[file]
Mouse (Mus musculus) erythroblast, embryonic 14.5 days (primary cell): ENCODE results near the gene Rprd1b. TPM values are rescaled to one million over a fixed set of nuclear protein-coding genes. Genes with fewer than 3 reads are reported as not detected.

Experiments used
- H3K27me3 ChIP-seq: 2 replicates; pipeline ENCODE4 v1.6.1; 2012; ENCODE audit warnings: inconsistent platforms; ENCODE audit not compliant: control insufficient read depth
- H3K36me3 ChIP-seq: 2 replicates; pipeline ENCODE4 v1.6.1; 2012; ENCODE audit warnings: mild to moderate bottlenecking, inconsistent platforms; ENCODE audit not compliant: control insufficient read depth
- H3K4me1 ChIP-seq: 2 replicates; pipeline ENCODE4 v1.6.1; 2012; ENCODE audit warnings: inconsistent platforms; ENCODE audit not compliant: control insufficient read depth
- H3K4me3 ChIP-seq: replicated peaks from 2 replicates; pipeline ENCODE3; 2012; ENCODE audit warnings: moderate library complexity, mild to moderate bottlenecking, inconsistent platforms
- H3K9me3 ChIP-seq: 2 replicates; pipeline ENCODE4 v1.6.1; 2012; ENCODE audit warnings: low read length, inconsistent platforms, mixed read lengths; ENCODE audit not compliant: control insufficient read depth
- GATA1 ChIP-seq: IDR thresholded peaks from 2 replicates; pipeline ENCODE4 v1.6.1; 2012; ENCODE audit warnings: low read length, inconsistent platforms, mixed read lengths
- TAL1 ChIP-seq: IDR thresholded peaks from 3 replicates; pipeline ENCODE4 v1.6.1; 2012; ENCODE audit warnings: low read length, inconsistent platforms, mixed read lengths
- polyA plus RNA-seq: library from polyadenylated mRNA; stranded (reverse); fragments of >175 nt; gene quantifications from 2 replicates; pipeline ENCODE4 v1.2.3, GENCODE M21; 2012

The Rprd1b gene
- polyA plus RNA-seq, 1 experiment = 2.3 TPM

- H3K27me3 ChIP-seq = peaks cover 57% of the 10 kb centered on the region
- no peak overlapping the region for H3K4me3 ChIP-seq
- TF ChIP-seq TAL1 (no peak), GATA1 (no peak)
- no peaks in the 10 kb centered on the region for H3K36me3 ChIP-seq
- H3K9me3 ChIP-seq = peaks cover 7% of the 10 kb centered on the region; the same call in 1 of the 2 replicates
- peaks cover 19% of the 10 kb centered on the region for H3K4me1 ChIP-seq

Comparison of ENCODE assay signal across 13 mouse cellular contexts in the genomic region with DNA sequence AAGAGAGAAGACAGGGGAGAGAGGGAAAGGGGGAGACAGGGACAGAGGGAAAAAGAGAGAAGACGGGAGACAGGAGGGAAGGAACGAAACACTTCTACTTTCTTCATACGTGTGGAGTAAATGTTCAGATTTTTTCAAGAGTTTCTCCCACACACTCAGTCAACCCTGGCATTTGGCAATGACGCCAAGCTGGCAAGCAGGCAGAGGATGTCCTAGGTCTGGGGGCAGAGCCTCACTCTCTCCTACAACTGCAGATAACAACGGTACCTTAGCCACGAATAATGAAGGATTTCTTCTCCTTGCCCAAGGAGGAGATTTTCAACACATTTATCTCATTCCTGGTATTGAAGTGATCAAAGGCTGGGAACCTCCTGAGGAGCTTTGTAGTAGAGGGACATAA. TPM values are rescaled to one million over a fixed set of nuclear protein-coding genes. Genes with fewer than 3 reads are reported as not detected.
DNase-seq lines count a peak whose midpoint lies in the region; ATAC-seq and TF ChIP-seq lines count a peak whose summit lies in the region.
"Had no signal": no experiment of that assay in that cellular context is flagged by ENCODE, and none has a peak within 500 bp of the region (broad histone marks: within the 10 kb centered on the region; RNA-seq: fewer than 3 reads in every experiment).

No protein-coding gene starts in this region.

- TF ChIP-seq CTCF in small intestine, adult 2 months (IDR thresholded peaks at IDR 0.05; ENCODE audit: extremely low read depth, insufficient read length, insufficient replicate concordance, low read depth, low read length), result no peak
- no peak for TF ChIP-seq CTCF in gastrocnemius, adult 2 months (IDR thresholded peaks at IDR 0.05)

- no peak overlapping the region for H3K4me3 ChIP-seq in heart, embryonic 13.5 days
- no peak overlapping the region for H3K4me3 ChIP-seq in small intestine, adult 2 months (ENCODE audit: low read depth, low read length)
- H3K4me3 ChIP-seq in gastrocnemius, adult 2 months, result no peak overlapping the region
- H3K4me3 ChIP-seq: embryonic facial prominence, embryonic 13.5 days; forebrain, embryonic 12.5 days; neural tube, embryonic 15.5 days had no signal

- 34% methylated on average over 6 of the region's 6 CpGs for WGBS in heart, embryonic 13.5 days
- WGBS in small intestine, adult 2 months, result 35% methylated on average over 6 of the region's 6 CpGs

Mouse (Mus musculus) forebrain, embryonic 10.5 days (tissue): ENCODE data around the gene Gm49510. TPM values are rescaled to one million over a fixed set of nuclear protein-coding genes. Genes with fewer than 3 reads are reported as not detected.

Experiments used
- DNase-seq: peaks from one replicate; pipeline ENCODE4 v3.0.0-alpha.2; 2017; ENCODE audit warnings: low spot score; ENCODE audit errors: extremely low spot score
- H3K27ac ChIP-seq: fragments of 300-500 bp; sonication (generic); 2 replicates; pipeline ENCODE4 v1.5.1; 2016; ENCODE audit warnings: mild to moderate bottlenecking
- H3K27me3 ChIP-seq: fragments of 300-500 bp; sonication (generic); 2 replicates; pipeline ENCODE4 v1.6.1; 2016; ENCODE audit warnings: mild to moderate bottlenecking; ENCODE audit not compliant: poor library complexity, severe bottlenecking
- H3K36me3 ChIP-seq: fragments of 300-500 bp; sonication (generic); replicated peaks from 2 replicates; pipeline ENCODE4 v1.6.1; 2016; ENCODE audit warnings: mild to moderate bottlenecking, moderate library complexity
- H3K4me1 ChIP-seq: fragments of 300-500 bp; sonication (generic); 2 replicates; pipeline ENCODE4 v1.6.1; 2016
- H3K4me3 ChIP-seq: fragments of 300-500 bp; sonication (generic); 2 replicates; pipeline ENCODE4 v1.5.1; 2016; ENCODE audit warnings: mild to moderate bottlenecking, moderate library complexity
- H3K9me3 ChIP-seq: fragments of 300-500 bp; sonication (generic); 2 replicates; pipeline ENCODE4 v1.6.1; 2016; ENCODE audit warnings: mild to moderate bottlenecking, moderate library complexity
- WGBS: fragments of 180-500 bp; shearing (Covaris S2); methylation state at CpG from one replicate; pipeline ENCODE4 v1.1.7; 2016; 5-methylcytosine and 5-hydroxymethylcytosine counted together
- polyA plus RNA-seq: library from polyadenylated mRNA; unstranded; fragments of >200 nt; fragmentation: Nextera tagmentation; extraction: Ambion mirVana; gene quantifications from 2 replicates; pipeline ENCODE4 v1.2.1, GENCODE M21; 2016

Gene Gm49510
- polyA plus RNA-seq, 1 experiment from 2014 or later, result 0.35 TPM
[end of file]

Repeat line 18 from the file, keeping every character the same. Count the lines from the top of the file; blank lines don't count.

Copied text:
- peaks cover 19% of the 10 kb centered on the region for H3K4me1 ChIP-seq